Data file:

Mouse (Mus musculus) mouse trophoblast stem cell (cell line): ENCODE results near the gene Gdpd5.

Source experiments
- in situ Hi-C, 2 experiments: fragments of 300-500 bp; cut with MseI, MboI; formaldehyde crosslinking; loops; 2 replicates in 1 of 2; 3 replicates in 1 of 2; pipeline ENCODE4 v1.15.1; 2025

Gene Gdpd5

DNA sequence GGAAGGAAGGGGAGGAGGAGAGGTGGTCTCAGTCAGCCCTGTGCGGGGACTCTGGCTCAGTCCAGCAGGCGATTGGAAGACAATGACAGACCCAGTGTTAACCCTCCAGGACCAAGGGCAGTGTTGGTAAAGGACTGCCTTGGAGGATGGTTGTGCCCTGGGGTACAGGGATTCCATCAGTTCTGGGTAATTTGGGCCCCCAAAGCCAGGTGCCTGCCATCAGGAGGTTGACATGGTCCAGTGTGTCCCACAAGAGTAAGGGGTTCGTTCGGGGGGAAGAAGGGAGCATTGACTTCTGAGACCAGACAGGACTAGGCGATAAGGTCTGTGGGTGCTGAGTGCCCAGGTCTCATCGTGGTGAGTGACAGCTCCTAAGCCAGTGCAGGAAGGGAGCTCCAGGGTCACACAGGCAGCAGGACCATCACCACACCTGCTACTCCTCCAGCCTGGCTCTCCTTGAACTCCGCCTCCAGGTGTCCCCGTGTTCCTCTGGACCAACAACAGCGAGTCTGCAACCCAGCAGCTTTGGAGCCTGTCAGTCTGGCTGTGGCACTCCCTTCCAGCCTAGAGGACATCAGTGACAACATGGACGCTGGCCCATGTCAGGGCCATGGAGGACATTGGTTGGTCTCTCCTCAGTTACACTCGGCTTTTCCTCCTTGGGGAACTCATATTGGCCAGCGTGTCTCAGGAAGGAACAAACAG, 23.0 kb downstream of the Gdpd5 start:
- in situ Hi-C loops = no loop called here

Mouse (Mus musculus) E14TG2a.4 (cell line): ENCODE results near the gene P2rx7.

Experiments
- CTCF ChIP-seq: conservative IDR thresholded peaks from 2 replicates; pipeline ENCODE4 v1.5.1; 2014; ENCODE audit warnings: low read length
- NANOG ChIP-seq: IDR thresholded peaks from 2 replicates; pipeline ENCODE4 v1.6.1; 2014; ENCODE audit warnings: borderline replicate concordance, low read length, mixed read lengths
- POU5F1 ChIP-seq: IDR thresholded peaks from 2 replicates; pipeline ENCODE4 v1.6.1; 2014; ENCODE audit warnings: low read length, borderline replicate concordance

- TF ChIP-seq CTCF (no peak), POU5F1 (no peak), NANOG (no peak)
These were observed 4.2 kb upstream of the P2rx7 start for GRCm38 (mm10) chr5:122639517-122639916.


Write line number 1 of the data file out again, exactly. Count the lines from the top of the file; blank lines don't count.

Mouse (Mus musculus) mouse trophoblast stem cell (cell line): ENCODE results near the gene Gdpd5.